The home-school "grace period" seemed over; it was now time to buckle down and ride out the cyber school year in one stable place. All roads lead to home, and my birthplace in “Minnsconsin,” the Twin Ports of Duluth, Minn., and Superior, Wisc., boasts very cold coordinates but warm grandparents who wanted us in spite of the risks. If I had once fled home for New York, this was now a reverse study abroad, a trip forward and backward in time, and a chance to more closely examine how people are doing things where I came from, what life and America feel like outside our New York bubble. Nostalgically, I got to rediscover my hometown on foot, initially still training for the 50th running of the NY marathon (and my first!) that would never be. I got to speedwalk and talk with my mom, sing with my daddy’s band, organize yearbooks and notebooks from twenty years of scholarship, and reconnect with relatives and old friends in deep and important ways. I spent Mother’s and Father’s Day with my parents for the first time since 1997, as well as their 45th Anniversary in between. It bordered on an absurdly meaningful time that, while not without its challenges, simulated security for us during a most doubtful hour.

I like to say I’m from a border town. This shot is on the Minnesota side of Lake Superior, in exquisite Duluth with our beloved Aerial Lift Bridge in the distance.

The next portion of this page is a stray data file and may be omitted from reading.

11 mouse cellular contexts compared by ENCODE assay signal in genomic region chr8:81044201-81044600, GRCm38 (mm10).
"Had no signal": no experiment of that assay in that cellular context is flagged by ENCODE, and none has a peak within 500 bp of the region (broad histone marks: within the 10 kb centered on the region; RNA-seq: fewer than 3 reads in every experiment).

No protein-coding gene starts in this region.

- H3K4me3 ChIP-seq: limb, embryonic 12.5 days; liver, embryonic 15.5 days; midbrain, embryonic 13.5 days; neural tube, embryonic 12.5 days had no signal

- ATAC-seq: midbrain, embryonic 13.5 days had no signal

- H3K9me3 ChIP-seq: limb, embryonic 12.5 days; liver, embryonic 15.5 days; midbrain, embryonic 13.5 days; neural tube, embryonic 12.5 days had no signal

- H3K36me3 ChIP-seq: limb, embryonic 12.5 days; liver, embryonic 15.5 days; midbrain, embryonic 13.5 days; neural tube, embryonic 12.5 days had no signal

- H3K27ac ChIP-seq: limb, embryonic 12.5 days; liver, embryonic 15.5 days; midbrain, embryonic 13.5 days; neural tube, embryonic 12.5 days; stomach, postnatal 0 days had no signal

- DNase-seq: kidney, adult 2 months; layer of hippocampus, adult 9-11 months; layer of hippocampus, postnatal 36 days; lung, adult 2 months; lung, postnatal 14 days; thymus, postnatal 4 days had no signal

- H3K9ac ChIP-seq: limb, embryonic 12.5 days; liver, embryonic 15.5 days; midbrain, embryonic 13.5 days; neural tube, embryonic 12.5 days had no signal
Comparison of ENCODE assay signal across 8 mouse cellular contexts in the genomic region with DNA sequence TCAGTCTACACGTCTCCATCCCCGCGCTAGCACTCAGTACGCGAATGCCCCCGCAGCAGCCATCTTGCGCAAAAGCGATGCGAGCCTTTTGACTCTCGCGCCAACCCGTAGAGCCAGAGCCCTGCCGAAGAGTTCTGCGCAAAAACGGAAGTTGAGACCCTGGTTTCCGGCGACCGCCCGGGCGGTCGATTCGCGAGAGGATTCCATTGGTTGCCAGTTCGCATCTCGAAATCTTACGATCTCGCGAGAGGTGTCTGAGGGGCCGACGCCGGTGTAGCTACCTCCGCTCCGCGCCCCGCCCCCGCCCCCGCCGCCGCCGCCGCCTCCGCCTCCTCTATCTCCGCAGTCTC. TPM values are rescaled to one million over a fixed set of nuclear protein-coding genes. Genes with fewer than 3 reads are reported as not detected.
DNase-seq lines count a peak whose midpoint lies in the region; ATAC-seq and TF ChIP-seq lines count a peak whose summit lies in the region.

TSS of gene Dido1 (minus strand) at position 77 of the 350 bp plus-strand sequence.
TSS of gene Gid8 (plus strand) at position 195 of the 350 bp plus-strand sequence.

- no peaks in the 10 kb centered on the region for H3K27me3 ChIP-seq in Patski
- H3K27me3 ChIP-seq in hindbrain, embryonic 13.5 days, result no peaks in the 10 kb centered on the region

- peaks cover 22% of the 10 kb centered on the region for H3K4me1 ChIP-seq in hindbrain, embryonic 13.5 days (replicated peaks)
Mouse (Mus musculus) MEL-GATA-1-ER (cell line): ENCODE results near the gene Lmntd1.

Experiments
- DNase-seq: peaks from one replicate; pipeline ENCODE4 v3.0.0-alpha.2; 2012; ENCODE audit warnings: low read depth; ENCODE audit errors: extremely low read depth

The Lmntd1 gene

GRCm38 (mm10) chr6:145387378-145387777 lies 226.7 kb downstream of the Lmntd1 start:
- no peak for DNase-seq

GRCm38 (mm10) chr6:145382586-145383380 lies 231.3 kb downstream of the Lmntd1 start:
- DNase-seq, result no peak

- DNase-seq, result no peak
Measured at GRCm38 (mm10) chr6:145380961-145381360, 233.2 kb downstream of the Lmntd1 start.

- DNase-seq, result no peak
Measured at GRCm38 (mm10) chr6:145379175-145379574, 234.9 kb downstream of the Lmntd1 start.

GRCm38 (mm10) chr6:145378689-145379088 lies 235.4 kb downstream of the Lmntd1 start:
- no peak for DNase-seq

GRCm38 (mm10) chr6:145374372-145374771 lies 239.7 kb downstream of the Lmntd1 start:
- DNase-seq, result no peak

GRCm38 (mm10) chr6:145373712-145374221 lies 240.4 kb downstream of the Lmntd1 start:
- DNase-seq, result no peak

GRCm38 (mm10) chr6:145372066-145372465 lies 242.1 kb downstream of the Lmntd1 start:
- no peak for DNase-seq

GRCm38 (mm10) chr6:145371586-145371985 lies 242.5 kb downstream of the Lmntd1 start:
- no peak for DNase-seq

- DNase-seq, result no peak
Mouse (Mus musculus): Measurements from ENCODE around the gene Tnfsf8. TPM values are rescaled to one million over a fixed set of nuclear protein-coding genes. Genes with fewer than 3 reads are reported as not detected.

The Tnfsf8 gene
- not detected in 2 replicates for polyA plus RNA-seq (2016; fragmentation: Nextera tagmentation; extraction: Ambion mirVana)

In June as states dabbled with reopening, my little family became the beneficiary of many tentative hosting firsts. Even when uncomfortable and afraid, many old friends and family members were compelled to issue their first invitations post-quarantine to us. We talked from six feet, gestured hugs, shivered on decks, were sprayed down before entering to use facilities, got in the habit of BYOC (bringing your own cups). We learned a lot about the real meaning and sacrifice of hospitality, that ancient offering of shelter from the storm. While everyone had it hard in different ways, our community knew that we were indefinitely displaced, living out of our luggage in my grandparents’ old bedroom. They were curious, concerned, and generous with love.

Those first months free of New York, which overnight had started to resemble something out of Cormac McCarthy’s The Road, had a good-riddance feel to them. I glorified suburbia and space, and most of all my getaway car, a Subaru I had panic-purchased to ensure our escape as the city rattled shut. But to tell the truth, the New York I loved had long been receding in memory, as the tag-in/tag-out of two working parents who still couldn’t really get ahead approached burnout and the reality of growing kids and increased cost of living collided with our former dreams. It was time to understand if, why, and how we wanted to keep fighting to live there.

The Twin Cities